Letter to the Lewisham planning department, April 7th 2021

I am writing on behalf of the Tewkesbury Lodge Estate Residents’ Association, which speaks for almost 300 households around the site of the proposed development described in the Lewisham Plan as “ the Havelock House/Telecom Mast/ Willow Tree House Site”.

Our Association is working closely with the Council to green our environment. We have raised the funds for 50 street trees which the Council has planted on our streets in the area of the proposed development. We are also working with the Council to develop a green area with the help of a Greening Fund Grant from the Council.

We welcome the recognition of the woodland heritage that is highlighted in Lewisham’s Plan for its West Area (The Lewisham Plan page 733) , and we are glad that proposals for development will be expected to “integrate urban greening to respond to and to connect with the remnants of the woodland” (Ie the Great North Wood (The Lewisham Plan p 737)

We have carefully considered the proposal for “The Havelock House/Telecom Mast Site / Willow Tree House Site” but at present we feel that we must oppose it for the following reasons. We think that in its present form the proposal is contrary to many of the principles that are set out in the Council’s Development Plan.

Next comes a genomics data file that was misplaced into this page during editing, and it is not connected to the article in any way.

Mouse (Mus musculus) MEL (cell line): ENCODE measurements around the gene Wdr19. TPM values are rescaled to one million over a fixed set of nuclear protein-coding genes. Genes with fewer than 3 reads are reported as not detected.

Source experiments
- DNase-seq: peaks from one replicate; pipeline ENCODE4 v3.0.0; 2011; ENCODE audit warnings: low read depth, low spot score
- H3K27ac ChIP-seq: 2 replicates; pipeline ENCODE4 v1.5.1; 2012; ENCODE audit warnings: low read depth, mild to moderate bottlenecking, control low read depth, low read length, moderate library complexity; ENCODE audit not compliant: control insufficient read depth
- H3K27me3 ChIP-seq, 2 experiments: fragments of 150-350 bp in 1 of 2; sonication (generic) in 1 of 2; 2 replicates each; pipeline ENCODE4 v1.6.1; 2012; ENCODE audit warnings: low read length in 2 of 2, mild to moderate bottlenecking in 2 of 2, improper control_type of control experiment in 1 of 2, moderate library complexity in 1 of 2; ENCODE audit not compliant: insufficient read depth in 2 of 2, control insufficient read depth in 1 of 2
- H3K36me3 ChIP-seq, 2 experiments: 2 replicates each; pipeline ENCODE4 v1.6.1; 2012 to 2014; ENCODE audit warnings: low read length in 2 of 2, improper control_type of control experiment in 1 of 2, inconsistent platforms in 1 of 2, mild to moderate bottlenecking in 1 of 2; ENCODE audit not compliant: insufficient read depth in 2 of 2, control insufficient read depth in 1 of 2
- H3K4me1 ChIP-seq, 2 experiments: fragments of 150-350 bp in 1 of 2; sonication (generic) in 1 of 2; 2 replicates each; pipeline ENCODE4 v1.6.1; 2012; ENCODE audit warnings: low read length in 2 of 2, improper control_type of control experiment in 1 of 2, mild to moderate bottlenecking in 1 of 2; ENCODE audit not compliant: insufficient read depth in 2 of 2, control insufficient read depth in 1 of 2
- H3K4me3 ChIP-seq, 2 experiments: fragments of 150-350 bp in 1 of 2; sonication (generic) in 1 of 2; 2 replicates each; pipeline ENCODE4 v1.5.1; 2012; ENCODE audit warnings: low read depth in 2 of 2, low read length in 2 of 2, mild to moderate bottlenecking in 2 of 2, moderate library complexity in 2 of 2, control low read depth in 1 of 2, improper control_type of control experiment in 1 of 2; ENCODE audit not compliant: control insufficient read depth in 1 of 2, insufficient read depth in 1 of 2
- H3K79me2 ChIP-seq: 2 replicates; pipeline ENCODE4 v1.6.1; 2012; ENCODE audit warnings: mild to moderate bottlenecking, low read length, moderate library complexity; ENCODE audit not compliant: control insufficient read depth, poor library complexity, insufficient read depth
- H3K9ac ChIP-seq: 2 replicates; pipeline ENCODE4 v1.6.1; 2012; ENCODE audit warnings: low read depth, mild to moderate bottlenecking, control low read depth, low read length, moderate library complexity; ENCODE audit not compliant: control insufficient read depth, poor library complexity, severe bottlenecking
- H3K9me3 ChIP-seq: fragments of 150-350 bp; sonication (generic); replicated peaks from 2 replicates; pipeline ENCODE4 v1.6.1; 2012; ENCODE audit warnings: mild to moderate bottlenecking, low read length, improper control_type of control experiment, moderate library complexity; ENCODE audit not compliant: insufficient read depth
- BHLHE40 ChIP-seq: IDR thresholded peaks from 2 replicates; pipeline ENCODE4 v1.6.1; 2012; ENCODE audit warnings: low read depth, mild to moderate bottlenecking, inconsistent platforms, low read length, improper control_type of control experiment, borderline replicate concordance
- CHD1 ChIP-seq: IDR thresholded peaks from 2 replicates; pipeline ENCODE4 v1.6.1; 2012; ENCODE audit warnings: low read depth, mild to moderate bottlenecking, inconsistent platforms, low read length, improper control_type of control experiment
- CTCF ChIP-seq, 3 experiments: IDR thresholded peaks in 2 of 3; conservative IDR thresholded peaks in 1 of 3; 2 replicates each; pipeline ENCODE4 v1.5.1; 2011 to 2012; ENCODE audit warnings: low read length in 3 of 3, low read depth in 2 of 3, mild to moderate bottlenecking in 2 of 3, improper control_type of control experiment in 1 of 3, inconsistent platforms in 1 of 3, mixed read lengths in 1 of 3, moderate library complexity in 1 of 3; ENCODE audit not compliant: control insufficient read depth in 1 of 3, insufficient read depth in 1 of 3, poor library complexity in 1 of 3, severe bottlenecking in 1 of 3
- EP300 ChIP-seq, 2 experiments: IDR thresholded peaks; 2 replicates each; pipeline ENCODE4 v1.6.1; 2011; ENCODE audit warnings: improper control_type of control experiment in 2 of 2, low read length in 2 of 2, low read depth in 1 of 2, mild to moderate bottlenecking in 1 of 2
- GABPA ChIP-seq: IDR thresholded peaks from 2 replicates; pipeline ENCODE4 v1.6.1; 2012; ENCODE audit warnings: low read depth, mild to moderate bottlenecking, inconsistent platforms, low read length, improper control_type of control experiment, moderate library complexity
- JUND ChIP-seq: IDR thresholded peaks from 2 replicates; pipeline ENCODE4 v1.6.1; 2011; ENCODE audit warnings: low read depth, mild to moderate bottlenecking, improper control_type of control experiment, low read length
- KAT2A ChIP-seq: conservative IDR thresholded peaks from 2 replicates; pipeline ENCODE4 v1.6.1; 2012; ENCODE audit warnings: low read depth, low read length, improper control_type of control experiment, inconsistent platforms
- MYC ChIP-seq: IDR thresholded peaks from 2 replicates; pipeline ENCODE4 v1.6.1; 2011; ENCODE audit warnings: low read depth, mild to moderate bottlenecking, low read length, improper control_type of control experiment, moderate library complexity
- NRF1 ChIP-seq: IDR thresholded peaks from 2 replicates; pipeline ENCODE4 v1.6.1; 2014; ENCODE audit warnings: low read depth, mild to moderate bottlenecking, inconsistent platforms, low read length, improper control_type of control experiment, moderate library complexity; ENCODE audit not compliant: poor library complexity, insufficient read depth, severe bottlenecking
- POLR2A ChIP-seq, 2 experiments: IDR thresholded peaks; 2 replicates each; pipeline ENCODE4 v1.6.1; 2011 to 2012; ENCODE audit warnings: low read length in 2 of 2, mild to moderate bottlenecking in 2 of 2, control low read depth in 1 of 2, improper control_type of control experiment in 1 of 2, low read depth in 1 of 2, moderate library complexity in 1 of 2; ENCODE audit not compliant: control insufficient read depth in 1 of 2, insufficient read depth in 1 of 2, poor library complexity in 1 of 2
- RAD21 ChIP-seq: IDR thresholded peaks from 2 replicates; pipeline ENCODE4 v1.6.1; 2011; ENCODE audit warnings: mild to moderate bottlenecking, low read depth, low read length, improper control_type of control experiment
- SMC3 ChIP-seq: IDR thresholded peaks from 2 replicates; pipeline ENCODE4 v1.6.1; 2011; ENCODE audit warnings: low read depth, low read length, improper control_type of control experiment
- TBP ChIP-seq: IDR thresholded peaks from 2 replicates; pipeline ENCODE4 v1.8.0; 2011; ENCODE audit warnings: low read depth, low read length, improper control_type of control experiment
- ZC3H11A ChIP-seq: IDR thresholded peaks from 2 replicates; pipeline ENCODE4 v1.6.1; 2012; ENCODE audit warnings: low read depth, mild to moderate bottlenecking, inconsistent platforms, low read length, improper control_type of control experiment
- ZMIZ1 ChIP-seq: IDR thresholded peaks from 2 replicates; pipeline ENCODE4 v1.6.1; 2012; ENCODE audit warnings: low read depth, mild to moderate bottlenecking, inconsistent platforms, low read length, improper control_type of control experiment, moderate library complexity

1. Green space. Within the Green Infrastructure (Section 10) section of the plan is the statement that “The Council will seek to deliver net gains in biodiversity (and support the London Plan to be 50% green by 2050”. More specifically for the West Area, Point 9 of the objectives is to “Protect and enhance open and green spaces along with the distinctive woodland character of the area” . The proposed development of The Telecom Site will reduce the area of green space within the Borough by more than any other proposed site mentioned in the development plan for Lewisham West, and possibly by more than any other proposed site in the plan for the whole of Lewisham.

2. The Great North Wood. The Development Plan for the West Area makes welcome reference to remnants of the Great North Wood that can still be seen in Forest Hill (see paras 18.2, 18.8, 18.9, 18.13). These remnants form a wildlife corridor between Sydenham Woods and One Tree Hill, both of which are recognised as Nature Reserves in the London Borough of Southwark. The proposed development site is one of the best parts of the Great North Wood that we have in Forest Hill, and for that matter in Lewisham. The Council should make sure that it retains not only all the Oak trees on the skyline but also the other areas of natural woodland that lie below, between The Telecom Mast and both Willow Tree House and Havelock House.

Wildlife habitats. On page 368 of the Plan is the statement in para 10:11 that “It is imperative that wildlife habitats are protected and appropriately managed so that their special biodiversity value is maintained and, ideally, improved over the long-term.” The current wildlife value of the site is demonstrated by the following and recent observations.

A pair of Peregrine Falcons bred there last summer. The Peregrine is at the top of the food chain, and “our” Peregrines would have preyed on small birds over the whole of the development site. A flock of 50 Redwing arrived from Scandinavia just before Christmas and 5 remained around the site until March. The site forms an important link in the wildlife corridor – see below.